• Items such as crutches, splints, slings, cold therapy units and prescriptions are not covered by Alberta Health Care. Some of these items may be covered by third-party insurance; please check with your provider to see what benefits you can claim.

What do I do with forms that I need filled out by the doctor?

  • Please be aware that forms cannot be released until you have signed an authorization. Many insurers and employers will have this authorization form attached to the forms you need the doctor to complete. Please complete this authorization before you send or give the forms to our clinic.
  • If you have forms for the surgeon to fill out, please fax them or mail them to the office or bring them to your appointment. Although we do our best to complete forms as soon as possible, it may be a few weeks before they can be returned to you.
  • If you are having surgery, your forms cannot be filled out by the surgeon until after your surgery. Please send or bring the forms to our office before your surgery date and the medical office assistants will make sure your surgeon completes the forms.
  • The cost for filling out forms is not covered by provincial health insurance and you must pay the fee. The cost ranges from $25-$75 depending on the length of the forms.

Can I pay for my surgery and get it faster?

  • No, there is currently no way to do this in Alberta.

What type of anaesthetic will I have?

  • The anaesthetic you receive for your surgery will depend on the type of surgery you are having, as well as your general health.  The anaesthetist will discuss the options for your surgery (and the risks and benefits of each of these), with you prior to your surgery.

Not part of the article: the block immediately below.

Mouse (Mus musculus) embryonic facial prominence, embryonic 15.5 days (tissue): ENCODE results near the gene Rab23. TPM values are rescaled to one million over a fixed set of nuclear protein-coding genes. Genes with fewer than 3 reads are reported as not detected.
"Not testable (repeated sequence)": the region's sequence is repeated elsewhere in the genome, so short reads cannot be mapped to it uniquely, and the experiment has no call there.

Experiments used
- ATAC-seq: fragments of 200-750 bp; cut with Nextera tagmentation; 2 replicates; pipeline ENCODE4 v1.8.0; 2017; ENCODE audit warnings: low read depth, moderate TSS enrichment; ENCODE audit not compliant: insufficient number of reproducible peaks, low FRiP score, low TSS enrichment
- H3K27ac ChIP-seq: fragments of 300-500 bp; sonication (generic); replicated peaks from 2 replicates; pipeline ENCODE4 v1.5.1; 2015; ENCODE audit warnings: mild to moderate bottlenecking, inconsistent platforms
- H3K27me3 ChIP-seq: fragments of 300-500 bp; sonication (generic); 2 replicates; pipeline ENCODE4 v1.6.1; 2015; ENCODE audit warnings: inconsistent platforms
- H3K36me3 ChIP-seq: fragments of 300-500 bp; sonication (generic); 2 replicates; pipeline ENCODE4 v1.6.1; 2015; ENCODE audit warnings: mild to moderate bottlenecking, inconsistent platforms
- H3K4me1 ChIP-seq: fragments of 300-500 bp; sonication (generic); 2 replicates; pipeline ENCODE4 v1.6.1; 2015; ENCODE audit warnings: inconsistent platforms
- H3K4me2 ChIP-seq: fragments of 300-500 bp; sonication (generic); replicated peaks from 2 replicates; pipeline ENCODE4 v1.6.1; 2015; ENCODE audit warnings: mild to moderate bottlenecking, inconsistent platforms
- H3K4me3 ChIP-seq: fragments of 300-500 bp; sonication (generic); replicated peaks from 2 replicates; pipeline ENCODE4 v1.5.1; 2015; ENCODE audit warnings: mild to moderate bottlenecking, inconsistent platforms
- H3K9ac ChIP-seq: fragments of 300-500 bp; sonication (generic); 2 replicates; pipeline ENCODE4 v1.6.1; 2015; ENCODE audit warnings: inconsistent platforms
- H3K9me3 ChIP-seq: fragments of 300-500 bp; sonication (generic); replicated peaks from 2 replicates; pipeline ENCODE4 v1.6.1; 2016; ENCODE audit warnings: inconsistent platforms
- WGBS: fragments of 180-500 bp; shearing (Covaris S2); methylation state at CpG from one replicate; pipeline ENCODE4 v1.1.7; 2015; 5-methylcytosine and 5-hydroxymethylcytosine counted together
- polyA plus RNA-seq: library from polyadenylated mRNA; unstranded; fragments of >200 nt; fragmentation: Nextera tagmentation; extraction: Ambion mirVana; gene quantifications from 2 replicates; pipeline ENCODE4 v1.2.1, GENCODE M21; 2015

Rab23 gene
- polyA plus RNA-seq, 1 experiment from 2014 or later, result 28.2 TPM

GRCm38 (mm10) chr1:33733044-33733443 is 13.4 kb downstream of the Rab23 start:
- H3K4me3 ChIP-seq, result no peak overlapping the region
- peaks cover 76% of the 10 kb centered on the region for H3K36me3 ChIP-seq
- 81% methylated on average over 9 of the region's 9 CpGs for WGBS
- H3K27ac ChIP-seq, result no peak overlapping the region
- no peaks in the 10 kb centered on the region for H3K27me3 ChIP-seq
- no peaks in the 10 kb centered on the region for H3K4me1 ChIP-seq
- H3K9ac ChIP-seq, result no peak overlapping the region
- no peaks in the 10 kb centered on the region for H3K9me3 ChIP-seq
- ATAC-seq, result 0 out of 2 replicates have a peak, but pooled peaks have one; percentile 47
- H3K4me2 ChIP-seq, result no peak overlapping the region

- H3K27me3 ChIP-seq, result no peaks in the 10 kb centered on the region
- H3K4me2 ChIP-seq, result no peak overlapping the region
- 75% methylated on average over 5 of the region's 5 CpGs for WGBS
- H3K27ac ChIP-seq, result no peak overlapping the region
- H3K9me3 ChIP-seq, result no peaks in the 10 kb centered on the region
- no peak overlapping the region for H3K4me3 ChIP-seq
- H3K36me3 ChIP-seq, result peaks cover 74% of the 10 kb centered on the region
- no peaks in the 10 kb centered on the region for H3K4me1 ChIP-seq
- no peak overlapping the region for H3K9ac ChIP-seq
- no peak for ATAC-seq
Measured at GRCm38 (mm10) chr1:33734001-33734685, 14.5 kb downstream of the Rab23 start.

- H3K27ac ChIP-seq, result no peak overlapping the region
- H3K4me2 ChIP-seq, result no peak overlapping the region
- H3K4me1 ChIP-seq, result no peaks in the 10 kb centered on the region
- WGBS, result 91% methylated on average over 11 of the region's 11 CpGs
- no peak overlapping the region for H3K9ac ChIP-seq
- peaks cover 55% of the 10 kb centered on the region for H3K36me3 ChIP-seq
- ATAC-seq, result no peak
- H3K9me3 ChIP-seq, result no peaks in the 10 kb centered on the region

• Knee arthroscopy is usually done with a local anaesthetic (freezing just in the knee joint), with or without sedation. Other knee surgeries such as ACL reconstruction can be done with a spinal anaesthetic (frozen from the waist down), or general anaesthetic (go to sleep). Shoulder surgery usually requires a general anaesthetic.

How long will I be in hospital?

  • The length of stay varies based on your surgery. It can vary from 6-8 hours (day surgery), up to 2 or 3 nights in hospital. If you stay overnight, you should be able to go home around 12:00 (noon) on your discharge day. Most knee surgeries are day surgery only and do not require you to stay overnight.

After My Surgery

**Please refer to your pre-operative information sheet that was given to you during your consultation appointment for detailed information**

What do I do with forms that I need filled out by the doctor?

  • Please be aware that forms cannot be released until you have signed an authorization. Many insurers and employers will have this authorization form attached to the forms you need the surgeon to complete. Please complete this authorization before you send or give the forms to our clinic.
  • Please note that some insurance forms cannot be filled out by the surgeon until after your surgery. Please send or bring the forms to our office before your surgery date and the medical office assistants will make sure your surgeon completes the forms.
  • If you have other forms for the surgeon to fill out, please fax them or mail them to the office or bring them to your next appointment. Although we do our best to complete forms as soon as possible, it may be a few weeks before they can be returned to you.
  • The cost for filling out forms is not covered by provincial health insurance and you must pay the fee. The cost ranges from $25-75 depending on the length of the forms.

What should I do if I think that I am having a complication?

  • Please contact our office at 403 -760-2897 if you are concerned about a surgery complication. If you leave a message please clearly say that you are concerned about a complication with your surgery.